Gerald M. Truszynski
NASA engineer

Gerald M. Truszynski, 91, an electrical engineer who worked on the first aircraft to break the sound barrier and on NASA space programs, died Dec. 1 at an assisted living facility in Aurora, Colo. He had congestive heart failure, said his daughter, Joan Lolcama.

Mr. Truszynski joined the National Advisory Committee for Aeronautics, a forerunner of NASA, in 1944 in Hampton, Va. Three years later, he transferred to Edwards Air Force Base in California, where he helped design instrumentation for the X-1, the aircraft in which pilot Chuck Yeager broke the sound barrier in 1947.

Mr. Truszynski later supervised the development of instrumentation for various experimental aircraft before coming to NASA’s Washington headquarters in 1961 as an associate administrator. He developed global tracking networks and communication systems for all of NASA’s flight programs.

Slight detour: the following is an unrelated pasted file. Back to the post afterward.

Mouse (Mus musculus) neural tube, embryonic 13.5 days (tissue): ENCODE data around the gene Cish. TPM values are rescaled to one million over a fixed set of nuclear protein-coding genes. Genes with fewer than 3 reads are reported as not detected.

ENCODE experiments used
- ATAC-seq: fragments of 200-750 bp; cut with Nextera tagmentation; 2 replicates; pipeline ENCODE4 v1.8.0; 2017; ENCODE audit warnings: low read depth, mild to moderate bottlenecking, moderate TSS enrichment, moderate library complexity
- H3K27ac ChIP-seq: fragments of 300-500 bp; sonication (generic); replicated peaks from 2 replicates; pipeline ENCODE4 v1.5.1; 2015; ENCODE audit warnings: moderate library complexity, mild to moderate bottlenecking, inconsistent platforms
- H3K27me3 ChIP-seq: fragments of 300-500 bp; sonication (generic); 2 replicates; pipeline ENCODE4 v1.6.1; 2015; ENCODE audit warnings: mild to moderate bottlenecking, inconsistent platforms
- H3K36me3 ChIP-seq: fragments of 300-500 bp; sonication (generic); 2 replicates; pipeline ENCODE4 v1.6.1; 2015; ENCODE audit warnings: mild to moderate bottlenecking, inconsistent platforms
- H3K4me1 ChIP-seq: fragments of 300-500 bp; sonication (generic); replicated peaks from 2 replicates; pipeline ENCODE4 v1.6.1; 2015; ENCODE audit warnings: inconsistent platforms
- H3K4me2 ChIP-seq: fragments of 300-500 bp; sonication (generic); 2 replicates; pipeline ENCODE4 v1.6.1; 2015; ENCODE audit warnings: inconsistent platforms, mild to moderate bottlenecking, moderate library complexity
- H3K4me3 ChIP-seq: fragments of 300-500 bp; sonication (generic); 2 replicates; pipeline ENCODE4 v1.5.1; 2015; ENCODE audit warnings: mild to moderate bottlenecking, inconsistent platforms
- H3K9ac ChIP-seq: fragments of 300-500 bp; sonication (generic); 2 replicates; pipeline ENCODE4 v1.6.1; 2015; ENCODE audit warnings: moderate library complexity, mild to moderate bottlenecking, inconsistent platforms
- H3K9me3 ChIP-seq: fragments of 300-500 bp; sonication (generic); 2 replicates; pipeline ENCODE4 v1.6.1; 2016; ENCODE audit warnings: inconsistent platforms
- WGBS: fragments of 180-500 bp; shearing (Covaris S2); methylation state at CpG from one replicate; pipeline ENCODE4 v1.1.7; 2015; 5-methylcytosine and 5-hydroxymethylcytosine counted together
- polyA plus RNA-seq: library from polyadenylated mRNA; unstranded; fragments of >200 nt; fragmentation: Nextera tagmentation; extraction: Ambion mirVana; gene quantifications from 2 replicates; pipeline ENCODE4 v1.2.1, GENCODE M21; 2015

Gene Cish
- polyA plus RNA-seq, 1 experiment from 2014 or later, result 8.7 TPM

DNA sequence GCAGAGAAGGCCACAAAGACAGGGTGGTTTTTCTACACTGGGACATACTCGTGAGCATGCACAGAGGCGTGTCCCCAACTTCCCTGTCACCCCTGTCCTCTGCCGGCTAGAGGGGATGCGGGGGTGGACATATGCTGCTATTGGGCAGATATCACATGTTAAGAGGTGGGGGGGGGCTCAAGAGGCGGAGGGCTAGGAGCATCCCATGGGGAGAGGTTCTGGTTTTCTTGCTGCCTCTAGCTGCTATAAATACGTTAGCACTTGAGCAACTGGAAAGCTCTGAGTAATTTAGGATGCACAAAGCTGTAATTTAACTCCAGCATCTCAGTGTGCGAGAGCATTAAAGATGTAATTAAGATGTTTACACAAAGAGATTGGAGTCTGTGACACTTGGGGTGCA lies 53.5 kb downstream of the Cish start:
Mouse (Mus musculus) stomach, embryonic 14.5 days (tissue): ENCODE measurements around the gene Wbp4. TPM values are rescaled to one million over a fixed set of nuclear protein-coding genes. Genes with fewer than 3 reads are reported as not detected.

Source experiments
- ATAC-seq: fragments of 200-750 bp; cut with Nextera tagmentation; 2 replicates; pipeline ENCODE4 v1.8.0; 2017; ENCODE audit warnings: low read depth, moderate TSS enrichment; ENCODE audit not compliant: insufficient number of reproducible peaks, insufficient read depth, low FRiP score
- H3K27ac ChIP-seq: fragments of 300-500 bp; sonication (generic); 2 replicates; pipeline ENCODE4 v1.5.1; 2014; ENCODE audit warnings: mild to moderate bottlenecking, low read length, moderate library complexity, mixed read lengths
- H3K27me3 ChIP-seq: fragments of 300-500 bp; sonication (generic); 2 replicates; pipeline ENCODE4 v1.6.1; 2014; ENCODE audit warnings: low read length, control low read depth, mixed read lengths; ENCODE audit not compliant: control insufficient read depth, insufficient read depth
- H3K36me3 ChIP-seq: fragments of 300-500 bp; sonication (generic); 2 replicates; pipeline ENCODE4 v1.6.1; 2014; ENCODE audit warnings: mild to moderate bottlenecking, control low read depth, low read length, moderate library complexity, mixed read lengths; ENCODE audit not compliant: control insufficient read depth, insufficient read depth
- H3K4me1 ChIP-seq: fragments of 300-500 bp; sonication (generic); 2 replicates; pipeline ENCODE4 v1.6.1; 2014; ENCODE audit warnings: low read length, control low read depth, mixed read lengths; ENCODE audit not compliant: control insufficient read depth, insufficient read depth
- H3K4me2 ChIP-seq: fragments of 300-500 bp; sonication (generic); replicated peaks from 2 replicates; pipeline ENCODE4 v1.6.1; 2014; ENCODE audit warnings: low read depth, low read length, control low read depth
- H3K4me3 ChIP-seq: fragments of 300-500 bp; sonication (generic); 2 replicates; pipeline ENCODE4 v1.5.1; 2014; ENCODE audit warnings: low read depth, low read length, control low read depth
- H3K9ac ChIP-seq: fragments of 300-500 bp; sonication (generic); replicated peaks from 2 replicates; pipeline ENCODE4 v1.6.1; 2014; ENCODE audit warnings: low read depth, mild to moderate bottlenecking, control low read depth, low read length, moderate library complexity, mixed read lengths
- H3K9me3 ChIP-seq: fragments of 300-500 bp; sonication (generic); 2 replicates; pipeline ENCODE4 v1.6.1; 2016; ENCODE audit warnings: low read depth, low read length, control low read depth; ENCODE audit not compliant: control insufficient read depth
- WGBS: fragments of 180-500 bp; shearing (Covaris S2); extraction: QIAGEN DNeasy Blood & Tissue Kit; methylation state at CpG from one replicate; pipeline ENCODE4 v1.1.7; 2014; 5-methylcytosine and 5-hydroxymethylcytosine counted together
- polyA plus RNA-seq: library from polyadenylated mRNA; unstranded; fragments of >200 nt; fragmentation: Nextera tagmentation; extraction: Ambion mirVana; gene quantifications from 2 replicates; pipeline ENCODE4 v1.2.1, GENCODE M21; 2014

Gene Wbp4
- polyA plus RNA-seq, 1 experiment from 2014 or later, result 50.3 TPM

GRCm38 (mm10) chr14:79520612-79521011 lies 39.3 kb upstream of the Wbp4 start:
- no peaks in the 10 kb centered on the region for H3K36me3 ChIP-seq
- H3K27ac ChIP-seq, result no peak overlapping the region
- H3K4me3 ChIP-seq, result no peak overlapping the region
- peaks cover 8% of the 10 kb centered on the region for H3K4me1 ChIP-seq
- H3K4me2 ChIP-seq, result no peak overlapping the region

In 1969, he twice received the Distinguished Service Medal, NASA’s highest award, for his work on the Apollo manned flight program. He also worked on the space station and satellites before leaving NASA in the 1970s.

He later worked for Systematics General Corp., a communications and satellite firm in Northern Virginia.

Gerald Marian Truszynski was born in Jersey City, N.J. He received a bachelor’s degree in electrical engineering in 1944 from Rutgers University. He worked his way through college by playing the piano in nightclubs.

He lived in Chevy Chase for many years before moving to Colorado in 2007. He was a member of Holy Redeemer Catholic Church in Kensington and enjoyed fishing, travel and music.

His wife of 57 years, Helen Bennett Truszynski, died in 2003.

Survivors include two children, Carl G. Truszynski of Aurora and Joan T. Lolcama of Mechanicsburg, Pa; and two grandchildren.

— Matt Schudel